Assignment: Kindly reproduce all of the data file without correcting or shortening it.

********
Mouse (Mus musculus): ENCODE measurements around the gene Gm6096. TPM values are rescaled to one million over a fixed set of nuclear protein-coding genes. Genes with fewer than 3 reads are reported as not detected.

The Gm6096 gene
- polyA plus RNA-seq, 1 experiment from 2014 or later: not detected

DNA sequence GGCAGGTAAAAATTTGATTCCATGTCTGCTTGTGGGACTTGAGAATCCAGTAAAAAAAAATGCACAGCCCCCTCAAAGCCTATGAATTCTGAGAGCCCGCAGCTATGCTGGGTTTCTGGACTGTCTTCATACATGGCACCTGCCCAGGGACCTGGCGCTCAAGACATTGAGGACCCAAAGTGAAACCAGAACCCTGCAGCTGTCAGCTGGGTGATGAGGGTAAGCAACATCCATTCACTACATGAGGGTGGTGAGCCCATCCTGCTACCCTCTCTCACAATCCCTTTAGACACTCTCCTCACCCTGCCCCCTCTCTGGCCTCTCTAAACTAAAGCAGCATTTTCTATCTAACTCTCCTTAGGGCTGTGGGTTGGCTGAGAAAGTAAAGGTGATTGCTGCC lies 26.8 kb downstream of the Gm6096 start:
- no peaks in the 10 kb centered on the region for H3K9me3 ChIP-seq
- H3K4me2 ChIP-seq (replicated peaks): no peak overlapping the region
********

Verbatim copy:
Mouse (Mus musculus): ENCODE measurements around the gene Gm6096. TPM values are rescaled to one million over a fixed set of nuclear protein-coding genes. Genes with fewer than 3 reads are reported as not detected.

The Gm6096 gene
- polyA plus RNA-seq, 1 experiment from 2014 or later: not detected

DNA sequence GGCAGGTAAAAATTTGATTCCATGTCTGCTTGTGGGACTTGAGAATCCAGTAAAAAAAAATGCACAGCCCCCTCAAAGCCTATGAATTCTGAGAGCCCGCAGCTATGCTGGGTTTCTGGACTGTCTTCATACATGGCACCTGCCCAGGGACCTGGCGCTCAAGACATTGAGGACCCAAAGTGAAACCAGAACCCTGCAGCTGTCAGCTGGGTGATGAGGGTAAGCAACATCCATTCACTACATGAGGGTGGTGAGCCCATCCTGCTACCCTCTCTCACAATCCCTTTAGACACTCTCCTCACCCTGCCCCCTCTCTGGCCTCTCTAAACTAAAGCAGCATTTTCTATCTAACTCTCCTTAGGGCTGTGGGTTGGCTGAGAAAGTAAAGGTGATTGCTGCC lies 26.8 kb downstream of the Gm6096 start:
- no peaks in the 10 kb centered on the region for H3K9me3 ChIP-seq
- H3K4me2 ChIP-seq (replicated peaks): no peak overlapping the region